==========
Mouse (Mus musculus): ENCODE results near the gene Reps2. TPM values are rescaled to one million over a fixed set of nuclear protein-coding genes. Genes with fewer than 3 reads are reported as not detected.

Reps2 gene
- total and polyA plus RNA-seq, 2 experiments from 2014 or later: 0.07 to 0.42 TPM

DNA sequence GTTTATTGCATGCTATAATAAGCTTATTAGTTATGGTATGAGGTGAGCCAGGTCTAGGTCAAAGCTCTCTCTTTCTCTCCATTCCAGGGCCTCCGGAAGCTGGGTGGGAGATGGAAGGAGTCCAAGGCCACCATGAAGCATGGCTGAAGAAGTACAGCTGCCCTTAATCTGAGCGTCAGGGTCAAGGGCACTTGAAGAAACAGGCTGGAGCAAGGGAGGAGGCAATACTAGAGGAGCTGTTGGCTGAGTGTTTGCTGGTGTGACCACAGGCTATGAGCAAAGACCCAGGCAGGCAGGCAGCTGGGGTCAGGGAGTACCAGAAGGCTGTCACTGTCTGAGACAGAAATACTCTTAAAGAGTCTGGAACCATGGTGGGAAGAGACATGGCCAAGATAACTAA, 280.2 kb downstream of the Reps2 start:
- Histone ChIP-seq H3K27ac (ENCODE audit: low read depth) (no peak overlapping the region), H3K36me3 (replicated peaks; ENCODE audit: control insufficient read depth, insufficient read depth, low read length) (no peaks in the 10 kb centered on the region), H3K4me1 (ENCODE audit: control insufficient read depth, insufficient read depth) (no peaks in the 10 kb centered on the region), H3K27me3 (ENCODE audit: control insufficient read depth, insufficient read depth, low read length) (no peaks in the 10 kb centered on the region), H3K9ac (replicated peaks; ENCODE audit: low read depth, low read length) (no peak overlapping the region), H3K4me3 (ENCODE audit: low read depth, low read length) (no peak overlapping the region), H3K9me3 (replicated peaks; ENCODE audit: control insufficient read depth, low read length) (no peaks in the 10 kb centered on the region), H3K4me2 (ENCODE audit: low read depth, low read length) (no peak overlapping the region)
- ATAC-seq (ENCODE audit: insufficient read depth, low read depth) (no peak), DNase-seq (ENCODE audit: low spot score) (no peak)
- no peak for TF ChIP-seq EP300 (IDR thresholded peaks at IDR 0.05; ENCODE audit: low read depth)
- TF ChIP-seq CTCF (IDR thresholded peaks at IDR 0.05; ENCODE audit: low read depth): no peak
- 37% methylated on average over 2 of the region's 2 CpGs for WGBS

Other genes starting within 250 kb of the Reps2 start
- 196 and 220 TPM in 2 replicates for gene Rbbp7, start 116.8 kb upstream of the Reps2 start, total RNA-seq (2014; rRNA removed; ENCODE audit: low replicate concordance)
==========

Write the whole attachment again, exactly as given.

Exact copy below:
Mouse (Mus musculus): ENCODE results near the gene Reps2. TPM values are rescaled to one million over a fixed set of nuclear protein-coding genes. Genes with fewer than 3 reads are reported as not detected.

Reps2 gene
- total and polyA plus RNA-seq, 2 experiments from 2014 or later: 0.07 to 0.42 TPM

DNA sequence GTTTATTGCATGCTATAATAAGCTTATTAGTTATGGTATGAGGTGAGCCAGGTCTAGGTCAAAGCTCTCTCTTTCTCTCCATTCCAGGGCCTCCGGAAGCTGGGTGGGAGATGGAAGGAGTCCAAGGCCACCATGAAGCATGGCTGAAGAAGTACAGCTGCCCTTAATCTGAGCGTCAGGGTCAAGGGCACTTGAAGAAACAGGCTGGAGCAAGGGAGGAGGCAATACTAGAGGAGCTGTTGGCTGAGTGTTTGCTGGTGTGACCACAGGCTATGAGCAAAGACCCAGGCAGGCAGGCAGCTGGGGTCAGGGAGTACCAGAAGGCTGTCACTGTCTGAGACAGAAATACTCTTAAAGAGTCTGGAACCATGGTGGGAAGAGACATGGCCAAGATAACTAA, 280.2 kb downstream of the Reps2 start:
- Histone ChIP-seq H3K27ac (ENCODE audit: low read depth) (no peak overlapping the region), H3K36me3 (replicated peaks; ENCODE audit: control insufficient read depth, insufficient read depth, low read length) (no peaks in the 10 kb centered on the region), H3K4me1 (ENCODE audit: control insufficient read depth, insufficient read depth) (no peaks in the 10 kb centered on the region), H3K27me3 (ENCODE audit: control insufficient read depth, insufficient read depth, low read length) (no peaks in the 10 kb centered on the region), H3K9ac (replicated peaks; ENCODE audit: low read depth, low read length) (no peak overlapping the region), H3K4me3 (ENCODE audit: low read depth, low read length) (no peak overlapping the region), H3K9me3 (replicated peaks; ENCODE audit: control insufficient read depth, low read length) (no peaks in the 10 kb centered on the region), H3K4me2 (ENCODE audit: low read depth, low read length) (no peak overlapping the region)
- ATAC-seq (ENCODE audit: insufficient read depth, low read depth) (no peak), DNase-seq (ENCODE audit: low spot score) (no peak)
- no peak for TF ChIP-seq EP300 (IDR thresholded peaks at IDR 0.05; ENCODE audit: low read depth)
- TF ChIP-seq CTCF (IDR thresholded peaks at IDR 0.05; ENCODE audit: low read depth): no peak
- 37% methylated on average over 2 of the region's 2 CpGs for WGBS

Other genes starting within 250 kb of the Reps2 start
- 196 and 220 TPM in 2 replicates for gene Rbbp7, start 116.8 kb upstream of the Reps2 start, total RNA-seq (2014; rRNA removed; ENCODE audit: low replicate concordance)